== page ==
Three years ago Wednesday Microsoft completed the initial worldwide launch of its Xbox 360 game console by putting it on sale in Japan. It had previously debuted to frenetic scenes in the U.S. and Europe but in Japan reception for the new console was lukewarm. Three-years-on the console is finally beginning to gain some traction but hurdles still face Microsoft in this most-picky of consumer markets.
The first Xbox had done badly in Japan and Microsoft faced a difficult task -- taking on a strong domestic competitor in Sony's PlayStation franchise.
"We knew this before we launched the 360, but we did have a branding issue," said Takashi Sensui, general manager of Microsoft Japan's home and entertainment division, in an interview of the first-generation console. "It put the brand in a sort of black-list in consumer's minds. Anything related to that brand was not relevant to them, so first we had to come out of that black-list and then become relevant to the people, interesting to the people and then, of course, attractive to the people."
"We've come a long way, we've definitely turned around the brand image," he said.
Like all foreign companies in the gaming or electronics market in Japan, Microsoft faces a tough challenge. Brands that are market leaders in other countries, like Samsung, LG and Philips, are rarely seen in Japan. Most recently Nokia, the world's biggest cell-phone maker, pulled out of Japan because of poor sales.
So it wasn't a surprise that Japanese gamers didn't initially take to Microsoft. One of the biggest complaints was a lack of the type of role playing games that are popular in Japan so Microsoft enlisted some of the country's best-known developers to write games for the Xbox 360.
A series of Xbox 360-exclusive games have followed and gamers have begun to take note. The launch of "Tales of Vesperia" in August saw a couple of hundred people queuing up for the 8 a.m. launch of sales and they weren't just buying the game but a pack that also included the console. The platform got another kick in September when "Infinite Undiscovery" was launched and sales for the month beat those of the PlayStation 3 for the first time, according to market-watcher Media Create.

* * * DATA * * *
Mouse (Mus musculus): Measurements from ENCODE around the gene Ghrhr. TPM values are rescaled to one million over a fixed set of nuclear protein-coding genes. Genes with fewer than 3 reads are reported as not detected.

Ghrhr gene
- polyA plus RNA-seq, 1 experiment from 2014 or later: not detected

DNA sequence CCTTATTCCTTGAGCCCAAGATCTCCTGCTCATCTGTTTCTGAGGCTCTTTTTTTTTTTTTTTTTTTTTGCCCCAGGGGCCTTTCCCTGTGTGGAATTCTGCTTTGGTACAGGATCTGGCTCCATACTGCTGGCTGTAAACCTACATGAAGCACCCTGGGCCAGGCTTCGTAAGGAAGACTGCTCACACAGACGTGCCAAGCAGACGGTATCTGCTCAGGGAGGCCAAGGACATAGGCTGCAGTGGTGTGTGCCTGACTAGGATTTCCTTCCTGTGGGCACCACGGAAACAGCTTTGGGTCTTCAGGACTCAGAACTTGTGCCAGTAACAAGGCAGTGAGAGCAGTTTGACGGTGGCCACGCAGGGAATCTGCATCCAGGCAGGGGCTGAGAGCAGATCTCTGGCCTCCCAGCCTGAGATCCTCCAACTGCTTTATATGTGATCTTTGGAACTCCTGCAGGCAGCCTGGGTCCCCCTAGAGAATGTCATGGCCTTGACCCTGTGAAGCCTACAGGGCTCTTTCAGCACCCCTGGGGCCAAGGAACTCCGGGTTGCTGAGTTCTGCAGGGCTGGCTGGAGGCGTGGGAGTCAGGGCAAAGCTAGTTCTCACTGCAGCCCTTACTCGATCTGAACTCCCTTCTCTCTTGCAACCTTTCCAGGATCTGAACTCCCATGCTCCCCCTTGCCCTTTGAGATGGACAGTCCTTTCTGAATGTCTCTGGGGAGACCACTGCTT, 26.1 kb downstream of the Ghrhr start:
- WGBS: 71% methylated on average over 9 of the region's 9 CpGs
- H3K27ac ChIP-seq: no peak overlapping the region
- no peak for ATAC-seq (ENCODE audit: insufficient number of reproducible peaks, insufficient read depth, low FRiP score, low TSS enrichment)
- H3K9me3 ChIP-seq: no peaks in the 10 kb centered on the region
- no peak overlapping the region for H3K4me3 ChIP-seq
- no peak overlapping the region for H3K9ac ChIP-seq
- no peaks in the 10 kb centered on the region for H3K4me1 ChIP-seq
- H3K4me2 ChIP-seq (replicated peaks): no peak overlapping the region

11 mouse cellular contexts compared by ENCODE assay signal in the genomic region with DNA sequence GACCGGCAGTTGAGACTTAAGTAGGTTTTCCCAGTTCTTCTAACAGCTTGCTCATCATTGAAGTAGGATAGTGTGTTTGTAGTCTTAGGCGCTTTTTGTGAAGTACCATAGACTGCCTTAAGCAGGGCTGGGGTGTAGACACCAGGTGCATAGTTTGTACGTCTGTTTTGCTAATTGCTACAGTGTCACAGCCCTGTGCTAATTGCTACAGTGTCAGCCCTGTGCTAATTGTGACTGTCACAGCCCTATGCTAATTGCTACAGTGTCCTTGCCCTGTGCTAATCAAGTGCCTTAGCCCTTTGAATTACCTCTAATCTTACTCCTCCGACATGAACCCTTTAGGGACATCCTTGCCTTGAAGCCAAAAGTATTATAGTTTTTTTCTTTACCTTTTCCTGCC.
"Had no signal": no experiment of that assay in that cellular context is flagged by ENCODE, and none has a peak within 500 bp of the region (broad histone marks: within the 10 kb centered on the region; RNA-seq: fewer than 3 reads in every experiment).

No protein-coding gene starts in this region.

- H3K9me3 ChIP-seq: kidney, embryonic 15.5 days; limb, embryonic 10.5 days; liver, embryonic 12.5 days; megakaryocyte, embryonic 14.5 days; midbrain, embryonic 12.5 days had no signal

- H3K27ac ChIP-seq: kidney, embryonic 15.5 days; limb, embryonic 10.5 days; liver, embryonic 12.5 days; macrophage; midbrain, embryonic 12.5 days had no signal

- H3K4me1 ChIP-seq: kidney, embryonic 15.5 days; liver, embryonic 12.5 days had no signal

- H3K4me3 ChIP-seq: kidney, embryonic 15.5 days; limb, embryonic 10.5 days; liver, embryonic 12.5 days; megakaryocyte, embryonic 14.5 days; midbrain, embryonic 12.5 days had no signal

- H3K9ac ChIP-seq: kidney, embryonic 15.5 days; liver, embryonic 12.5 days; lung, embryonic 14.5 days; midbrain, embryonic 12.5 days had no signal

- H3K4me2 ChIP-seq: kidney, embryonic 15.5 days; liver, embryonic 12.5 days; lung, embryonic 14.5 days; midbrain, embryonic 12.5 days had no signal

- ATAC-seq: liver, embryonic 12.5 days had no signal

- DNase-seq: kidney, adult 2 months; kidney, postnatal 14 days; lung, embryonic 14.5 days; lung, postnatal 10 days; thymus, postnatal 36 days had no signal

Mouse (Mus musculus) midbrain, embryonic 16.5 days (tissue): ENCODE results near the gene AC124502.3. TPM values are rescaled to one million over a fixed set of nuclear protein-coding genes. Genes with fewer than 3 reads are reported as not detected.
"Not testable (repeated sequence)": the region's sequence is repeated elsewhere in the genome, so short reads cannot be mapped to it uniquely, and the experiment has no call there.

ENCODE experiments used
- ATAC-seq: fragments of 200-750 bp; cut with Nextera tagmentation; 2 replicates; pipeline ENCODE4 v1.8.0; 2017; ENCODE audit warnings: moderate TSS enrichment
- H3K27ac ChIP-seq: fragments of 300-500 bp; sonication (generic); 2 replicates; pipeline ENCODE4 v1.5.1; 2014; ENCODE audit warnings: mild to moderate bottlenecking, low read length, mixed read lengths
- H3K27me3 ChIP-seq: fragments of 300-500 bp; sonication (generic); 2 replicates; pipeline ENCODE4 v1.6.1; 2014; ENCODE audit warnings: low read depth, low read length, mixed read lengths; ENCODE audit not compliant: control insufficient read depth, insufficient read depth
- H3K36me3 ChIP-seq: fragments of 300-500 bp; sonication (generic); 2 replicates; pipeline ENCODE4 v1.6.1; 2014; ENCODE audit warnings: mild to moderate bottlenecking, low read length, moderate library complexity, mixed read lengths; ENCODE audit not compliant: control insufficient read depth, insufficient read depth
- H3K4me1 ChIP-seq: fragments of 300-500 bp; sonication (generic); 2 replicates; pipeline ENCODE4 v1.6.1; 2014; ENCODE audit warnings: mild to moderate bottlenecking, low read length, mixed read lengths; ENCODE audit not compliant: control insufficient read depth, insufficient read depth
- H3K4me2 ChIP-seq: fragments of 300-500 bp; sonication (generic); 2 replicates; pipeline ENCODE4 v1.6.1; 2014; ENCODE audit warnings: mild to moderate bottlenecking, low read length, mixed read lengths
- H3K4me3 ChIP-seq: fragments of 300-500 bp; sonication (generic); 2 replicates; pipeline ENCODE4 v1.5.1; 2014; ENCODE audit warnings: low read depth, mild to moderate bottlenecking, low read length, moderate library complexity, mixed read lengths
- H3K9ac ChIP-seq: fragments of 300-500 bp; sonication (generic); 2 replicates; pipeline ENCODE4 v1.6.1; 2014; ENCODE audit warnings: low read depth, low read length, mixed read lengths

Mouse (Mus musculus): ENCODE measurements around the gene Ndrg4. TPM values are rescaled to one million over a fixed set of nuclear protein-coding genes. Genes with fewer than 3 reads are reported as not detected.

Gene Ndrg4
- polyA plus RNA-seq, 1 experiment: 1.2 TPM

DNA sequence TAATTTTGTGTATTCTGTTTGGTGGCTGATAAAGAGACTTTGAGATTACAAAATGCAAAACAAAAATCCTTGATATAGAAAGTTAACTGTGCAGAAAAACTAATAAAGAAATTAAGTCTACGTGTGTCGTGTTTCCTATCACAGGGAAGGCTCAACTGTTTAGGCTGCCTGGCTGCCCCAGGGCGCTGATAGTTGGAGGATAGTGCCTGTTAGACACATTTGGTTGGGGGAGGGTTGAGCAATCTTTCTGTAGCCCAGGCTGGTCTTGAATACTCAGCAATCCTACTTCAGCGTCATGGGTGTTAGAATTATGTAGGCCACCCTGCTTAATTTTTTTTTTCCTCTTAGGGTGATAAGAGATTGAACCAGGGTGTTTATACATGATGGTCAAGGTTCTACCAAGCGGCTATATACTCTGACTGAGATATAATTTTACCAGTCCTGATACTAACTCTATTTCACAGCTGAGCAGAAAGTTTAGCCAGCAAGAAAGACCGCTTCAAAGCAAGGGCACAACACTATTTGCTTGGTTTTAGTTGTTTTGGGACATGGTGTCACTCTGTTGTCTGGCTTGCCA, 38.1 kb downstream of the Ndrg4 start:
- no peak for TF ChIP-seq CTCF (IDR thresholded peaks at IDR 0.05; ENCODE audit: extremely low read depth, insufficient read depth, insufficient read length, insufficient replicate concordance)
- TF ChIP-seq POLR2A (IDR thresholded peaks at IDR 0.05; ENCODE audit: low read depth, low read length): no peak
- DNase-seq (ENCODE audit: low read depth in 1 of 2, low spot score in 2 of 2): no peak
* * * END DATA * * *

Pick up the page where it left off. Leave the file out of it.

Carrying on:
Several more high-profile game launches are planned in the coming months, including "Star Ocean 4" and "Bio Hazard 5" (called Resident Evil 5 in most markets), and sales have also been helped by a price cut that puts the Xbox 360's cheapest version, the arcade system, at half the price of the PlayStation 3 and cheaper than Nintendo's Wii.
"It's taken 3 years for us to get here, whereas the initial expectation was to get here much earlier in terms of the market positioning and consumer acceptance and momentum," said Sensui. But Microsoft isn't the only one to see things take longer than anticipated.
When the Xbox 360 launched in Japan, many gamers were still waiting for the PlayStation 3. It was due in early 2006 but didn't actually turn up until 11 months later and then, despite an initial surge in sales, sold poorly because consumers viewed it as too expensive. At the same time much of the attention in the gaming market was being directed towards the Wii, which sold better than many had anticipated.
But things are changing. Sales of the Wii are starting to slow and the focus is returning to the so-called "core gamer," a customer who has owned a console before and has yet to upgrade.
"The biggest challenge for this industry is to attract people back into gaming," said Sensui. He says a lot of people have stopped playing games or not made the jump to new consoles in the last few years in part because of the vastly greater range of leisure activities available.
A trip to Yodobashi Camera in Japan's Akihabara, the country's single largest electronics store, bears this out. The sales space for PlayStation 2 games is greater than that for any of the current-generation consoles.
"Core games are coming back to the fore as a lot of companies realize core gaming is resilient and casual gaming is seeing a slow down in Japan," said Hiroshi Kamide, an analyst at KBC Securities in Tokyo. "You can't expect casual gamers to be repeat buyers like core gamers can so a lot of focus is coming back to what we would call traditional electronic entertainment."
Looking ahead Sensui is targeting such core gamers.
"With the value we offer I believe these are our primary target," he said.
Sensui said he believes the key to getting these people to buy a new console is not games alone but through offerings like the "1 vs 100" gaming program and video downloads. Microsoft hopes to launch a video service in Japan in 2009.
As for the recession, Sensui said he doesn't think it will have too much of an effect on sales in the coming year. In part that's because gaming and entertainment are typically impacted less during downturns than other markets but also because Microsoft's market share is still small so any impact would be relatively limited.
"I'm feeling very confident for our business," he said.